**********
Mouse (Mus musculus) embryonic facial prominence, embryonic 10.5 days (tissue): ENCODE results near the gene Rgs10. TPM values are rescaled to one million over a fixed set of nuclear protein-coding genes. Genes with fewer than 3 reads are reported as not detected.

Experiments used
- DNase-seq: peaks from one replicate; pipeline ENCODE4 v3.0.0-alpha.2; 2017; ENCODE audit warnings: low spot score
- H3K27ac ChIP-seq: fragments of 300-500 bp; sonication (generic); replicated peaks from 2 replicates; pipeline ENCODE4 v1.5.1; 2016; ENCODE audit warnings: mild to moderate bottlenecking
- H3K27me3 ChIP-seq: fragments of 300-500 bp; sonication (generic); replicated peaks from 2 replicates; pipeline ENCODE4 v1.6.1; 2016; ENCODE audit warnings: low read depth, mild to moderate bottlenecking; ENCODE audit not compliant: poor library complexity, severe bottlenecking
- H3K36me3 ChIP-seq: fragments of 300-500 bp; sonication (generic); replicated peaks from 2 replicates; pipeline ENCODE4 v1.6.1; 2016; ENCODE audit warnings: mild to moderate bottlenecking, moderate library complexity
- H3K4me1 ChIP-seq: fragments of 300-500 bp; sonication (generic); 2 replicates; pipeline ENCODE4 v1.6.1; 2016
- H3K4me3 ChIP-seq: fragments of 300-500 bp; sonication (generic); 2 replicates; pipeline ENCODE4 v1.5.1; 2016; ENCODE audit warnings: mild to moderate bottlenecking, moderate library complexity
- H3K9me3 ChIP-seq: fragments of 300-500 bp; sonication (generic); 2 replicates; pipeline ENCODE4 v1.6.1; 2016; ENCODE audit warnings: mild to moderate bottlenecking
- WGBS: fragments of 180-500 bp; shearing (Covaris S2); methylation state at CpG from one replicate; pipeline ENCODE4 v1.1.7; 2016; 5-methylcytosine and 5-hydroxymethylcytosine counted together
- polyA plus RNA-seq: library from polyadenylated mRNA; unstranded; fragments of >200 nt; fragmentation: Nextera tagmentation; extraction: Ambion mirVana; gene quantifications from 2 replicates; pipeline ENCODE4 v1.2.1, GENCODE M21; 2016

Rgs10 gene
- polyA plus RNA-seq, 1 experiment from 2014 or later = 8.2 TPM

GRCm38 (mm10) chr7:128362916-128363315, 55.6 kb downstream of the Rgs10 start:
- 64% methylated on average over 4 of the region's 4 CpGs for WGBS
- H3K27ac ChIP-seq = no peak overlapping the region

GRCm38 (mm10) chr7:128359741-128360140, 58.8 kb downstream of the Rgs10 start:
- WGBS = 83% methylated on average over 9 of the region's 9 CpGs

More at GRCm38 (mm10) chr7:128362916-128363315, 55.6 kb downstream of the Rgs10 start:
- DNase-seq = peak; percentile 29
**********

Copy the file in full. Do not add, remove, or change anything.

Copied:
Mouse (Mus musculus) embryonic facial prominence, embryonic 10.5 days (tissue): ENCODE results near the gene Rgs10. TPM values are rescaled to one million over a fixed set of nuclear protein-coding genes. Genes with fewer than 3 reads are reported as not detected.

Experiments used
- DNase-seq: peaks from one replicate; pipeline ENCODE4 v3.0.0-alpha.2; 2017; ENCODE audit warnings: low spot score
- H3K27ac ChIP-seq: fragments of 300-500 bp; sonication (generic); replicated peaks from 2 replicates; pipeline ENCODE4 v1.5.1; 2016; ENCODE audit warnings: mild to moderate bottlenecking
- H3K27me3 ChIP-seq: fragments of 300-500 bp; sonication (generic); replicated peaks from 2 replicates; pipeline ENCODE4 v1.6.1; 2016; ENCODE audit warnings: low read depth, mild to moderate bottlenecking; ENCODE audit not compliant: poor library complexity, severe bottlenecking
- H3K36me3 ChIP-seq: fragments of 300-500 bp; sonication (generic); replicated peaks from 2 replicates; pipeline ENCODE4 v1.6.1; 2016; ENCODE audit warnings: mild to moderate bottlenecking, moderate library complexity
- H3K4me1 ChIP-seq: fragments of 300-500 bp; sonication (generic); 2 replicates; pipeline ENCODE4 v1.6.1; 2016
- H3K4me3 ChIP-seq: fragments of 300-500 bp; sonication (generic); 2 replicates; pipeline ENCODE4 v1.5.1; 2016; ENCODE audit warnings: mild to moderate bottlenecking, moderate library complexity
- H3K9me3 ChIP-seq: fragments of 300-500 bp; sonication (generic); 2 replicates; pipeline ENCODE4 v1.6.1; 2016; ENCODE audit warnings: mild to moderate bottlenecking
- WGBS: fragments of 180-500 bp; shearing (Covaris S2); methylation state at CpG from one replicate; pipeline ENCODE4 v1.1.7; 2016; 5-methylcytosine and 5-hydroxymethylcytosine counted together
- polyA plus RNA-seq: library from polyadenylated mRNA; unstranded; fragments of >200 nt; fragmentation: Nextera tagmentation; extraction: Ambion mirVana; gene quantifications from 2 replicates; pipeline ENCODE4 v1.2.1, GENCODE M21; 2016

Rgs10 gene
- polyA plus RNA-seq, 1 experiment from 2014 or later = 8.2 TPM

GRCm38 (mm10) chr7:128362916-128363315, 55.6 kb downstream of the Rgs10 start:
- 64% methylated on average over 4 of the region's 4 CpGs for WGBS
- H3K27ac ChIP-seq = no peak overlapping the region

GRCm38 (mm10) chr7:128359741-128360140, 58.8 kb downstream of the Rgs10 start:
- WGBS = 83% methylated on average over 9 of the region's 9 CpGs

More at GRCm38 (mm10) chr7:128362916-128363315, 55.6 kb downstream of the Rgs10 start:
- DNase-seq = peak; percentile 29